SA: I love the fact that I get to interact on a daily basis with people from around the world. It challenges me to stop and think about multiple factors before taking actions and making decisions (i.e. time zones, language differences, cultural considerations).
MIM: What do you hope for your future career plans?
SA: I would love to be in a position someday where I have the opportunity to help prepare expatriates for their work abroad, as well as repatriation back into their home office. As we learned in [MIM] Global HR class, a high percentage of assignments abroad fail because people aren’t appropriately prepared. I believe global talent mobility creates opportunities for high caliber business leaders to take their careers to the next level and contribute immensely to their firm’s success, creating a pipeline of highly talented individuals within a company. It would be rewarding to play a key role in creating this pipeline.
MIM: What do you think is your most valuable take-away from the MIM program?
SA: The biggest takeaway from the MIM program is that I’ve learned to automatically consider other perspectives besides my own. Not only have I gained a deeper appreciation for other cultures; I’ve become more strategic in considering various functions within the business (i.e. marketing, HR, finance, etc). To be successful in any global role, this is an absolute necessity.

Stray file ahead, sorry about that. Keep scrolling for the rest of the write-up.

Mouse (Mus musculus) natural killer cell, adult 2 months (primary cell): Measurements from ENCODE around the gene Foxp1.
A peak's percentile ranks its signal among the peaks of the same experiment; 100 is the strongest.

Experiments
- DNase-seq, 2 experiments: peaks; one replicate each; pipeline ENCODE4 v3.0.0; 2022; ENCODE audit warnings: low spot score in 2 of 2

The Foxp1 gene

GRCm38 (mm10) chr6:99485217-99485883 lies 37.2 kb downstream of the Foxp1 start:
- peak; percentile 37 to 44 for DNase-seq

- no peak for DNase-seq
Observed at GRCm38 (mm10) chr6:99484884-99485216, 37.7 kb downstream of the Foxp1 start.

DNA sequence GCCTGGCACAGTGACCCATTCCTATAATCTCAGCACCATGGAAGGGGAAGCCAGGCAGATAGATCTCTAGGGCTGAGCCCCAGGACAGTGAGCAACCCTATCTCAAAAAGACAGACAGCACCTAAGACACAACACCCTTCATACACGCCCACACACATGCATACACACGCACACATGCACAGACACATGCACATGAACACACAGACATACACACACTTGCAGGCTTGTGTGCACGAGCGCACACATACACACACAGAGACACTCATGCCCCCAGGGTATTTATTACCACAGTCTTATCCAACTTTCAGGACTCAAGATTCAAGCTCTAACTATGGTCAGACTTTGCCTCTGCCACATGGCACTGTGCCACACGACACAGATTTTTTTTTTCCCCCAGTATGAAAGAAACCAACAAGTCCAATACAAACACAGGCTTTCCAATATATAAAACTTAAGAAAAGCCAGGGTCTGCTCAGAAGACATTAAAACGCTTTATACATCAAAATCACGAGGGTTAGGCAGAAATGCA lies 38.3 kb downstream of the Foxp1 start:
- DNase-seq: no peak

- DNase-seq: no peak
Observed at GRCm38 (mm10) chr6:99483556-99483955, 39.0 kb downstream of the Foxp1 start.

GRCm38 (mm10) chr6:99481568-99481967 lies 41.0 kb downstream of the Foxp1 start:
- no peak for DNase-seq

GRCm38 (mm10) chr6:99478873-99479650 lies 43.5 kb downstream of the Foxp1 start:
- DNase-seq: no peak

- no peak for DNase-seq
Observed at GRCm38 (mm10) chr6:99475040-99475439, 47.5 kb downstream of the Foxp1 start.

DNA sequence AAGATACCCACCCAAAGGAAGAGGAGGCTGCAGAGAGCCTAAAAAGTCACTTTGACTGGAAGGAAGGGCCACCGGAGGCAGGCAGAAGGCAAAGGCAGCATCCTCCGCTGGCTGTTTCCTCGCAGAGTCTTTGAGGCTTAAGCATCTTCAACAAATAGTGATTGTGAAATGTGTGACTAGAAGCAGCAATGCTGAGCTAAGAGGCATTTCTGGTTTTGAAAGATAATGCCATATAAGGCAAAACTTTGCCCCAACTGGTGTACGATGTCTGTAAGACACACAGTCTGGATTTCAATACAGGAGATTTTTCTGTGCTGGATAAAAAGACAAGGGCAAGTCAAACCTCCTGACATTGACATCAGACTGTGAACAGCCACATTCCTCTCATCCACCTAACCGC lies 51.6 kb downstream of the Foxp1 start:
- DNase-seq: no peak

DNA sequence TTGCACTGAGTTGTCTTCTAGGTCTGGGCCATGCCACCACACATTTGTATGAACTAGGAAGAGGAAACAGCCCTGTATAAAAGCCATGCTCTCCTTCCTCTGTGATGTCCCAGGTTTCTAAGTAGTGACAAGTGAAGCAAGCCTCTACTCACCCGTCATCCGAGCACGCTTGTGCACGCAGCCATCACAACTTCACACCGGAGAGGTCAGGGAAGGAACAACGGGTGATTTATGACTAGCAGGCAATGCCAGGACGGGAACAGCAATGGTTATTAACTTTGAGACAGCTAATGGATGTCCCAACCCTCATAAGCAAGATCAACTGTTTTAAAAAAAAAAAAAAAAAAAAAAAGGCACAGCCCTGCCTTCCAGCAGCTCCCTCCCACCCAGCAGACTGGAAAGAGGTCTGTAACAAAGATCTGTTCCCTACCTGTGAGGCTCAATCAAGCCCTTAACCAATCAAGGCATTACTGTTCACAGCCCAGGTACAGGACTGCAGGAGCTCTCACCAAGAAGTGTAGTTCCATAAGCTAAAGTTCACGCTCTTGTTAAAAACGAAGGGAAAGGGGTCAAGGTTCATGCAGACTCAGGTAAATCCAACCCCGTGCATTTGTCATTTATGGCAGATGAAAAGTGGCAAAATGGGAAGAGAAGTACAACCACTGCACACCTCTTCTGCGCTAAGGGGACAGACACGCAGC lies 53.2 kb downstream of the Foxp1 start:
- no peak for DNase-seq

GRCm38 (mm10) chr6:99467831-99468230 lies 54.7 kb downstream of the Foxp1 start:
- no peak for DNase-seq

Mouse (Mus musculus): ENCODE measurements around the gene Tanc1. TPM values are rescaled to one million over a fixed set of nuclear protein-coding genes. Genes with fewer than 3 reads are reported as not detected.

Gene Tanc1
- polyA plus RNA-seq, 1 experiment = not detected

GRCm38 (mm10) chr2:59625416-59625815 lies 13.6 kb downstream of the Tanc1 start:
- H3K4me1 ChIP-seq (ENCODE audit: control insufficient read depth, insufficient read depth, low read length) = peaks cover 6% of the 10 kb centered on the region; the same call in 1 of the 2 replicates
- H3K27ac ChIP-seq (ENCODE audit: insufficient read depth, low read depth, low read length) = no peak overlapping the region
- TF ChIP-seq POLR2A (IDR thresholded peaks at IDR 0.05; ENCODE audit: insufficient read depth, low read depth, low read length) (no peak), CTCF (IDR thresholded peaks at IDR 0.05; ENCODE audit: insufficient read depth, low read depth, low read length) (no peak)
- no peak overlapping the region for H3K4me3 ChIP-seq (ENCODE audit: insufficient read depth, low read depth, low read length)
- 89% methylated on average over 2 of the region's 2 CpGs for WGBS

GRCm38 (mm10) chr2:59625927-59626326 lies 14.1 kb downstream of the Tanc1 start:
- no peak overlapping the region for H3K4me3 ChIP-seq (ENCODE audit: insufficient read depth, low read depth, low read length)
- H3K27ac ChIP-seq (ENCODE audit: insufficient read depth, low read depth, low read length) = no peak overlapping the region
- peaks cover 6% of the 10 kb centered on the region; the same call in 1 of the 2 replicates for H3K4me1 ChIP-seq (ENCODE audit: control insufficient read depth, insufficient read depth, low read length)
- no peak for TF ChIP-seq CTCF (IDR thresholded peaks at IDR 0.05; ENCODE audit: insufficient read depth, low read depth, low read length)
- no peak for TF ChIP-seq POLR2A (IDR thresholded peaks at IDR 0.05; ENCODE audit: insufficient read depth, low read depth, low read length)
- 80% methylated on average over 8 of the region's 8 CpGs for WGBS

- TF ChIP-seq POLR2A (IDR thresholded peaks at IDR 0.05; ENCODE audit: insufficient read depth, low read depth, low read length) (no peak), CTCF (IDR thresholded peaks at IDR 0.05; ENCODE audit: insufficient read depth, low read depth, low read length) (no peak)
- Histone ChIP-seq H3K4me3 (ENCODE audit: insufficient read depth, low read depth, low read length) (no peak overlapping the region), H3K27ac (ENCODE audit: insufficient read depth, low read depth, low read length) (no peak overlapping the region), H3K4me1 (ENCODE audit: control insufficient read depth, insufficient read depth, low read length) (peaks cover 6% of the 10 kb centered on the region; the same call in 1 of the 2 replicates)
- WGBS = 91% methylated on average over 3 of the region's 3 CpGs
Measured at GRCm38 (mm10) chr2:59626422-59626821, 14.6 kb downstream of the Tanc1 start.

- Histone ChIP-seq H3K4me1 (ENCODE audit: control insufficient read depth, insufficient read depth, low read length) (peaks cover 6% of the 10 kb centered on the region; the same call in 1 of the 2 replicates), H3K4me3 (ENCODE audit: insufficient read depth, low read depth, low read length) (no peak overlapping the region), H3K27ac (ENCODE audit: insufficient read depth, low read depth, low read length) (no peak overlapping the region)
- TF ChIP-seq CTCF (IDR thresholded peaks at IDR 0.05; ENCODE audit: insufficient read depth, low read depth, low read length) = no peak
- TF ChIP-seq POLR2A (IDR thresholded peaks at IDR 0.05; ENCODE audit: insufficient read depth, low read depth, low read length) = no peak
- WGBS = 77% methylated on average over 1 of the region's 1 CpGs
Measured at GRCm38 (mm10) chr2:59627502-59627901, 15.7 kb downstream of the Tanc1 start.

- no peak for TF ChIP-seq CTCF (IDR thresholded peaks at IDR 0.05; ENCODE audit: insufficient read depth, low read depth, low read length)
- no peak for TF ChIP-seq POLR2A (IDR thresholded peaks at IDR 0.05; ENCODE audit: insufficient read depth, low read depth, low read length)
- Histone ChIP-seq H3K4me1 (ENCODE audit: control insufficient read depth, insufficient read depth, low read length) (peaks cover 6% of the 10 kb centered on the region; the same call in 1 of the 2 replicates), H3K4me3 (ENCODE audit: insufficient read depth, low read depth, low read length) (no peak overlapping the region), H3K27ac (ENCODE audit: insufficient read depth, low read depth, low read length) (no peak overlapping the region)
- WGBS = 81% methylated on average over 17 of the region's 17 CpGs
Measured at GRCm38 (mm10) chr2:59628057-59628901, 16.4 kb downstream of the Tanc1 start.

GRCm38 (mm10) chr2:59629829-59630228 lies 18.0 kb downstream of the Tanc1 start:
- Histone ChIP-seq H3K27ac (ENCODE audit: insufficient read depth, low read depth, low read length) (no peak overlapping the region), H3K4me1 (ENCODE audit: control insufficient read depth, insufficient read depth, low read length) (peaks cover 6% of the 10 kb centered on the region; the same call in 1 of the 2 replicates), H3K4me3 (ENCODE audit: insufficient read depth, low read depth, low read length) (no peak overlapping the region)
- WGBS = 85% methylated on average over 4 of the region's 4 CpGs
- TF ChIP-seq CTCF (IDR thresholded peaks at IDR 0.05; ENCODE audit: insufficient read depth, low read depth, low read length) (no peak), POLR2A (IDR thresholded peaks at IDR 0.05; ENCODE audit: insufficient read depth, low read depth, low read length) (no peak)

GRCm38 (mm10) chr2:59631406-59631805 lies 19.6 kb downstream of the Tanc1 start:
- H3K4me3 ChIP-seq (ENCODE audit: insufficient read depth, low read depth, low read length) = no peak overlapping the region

MIM: What is your favorite memory of the MIM program?
SA: Without a doubt, the Asia field study is my favorite MIM memory. It’s one thing to learn by reading books and listening to lectures; it is quite another to observe first-hand how Asian businesses operate and to see pieces of Chinese, Korean and Japanese history with my very own eyes. I also had the opportunity to practice my Japanese language skills outside the classroom, which was much needed. All in all, I learned a lot and had an amazing time with great friends in my cohort.
MIM: What advice can you provide to current and future MIM students?
SA: When it comes to looking for jobs, it’s important to apply with confidence and don’t be afraid to show some creativity in getting noticed. Know that the MIM degree is an asset on your resume and will help set you apart from the competition. Also, don’t underestimate the importance of forming strong connections with your friends, coworkers and local business leaders; most of my friends from the program obtained their jobs through the power of networking.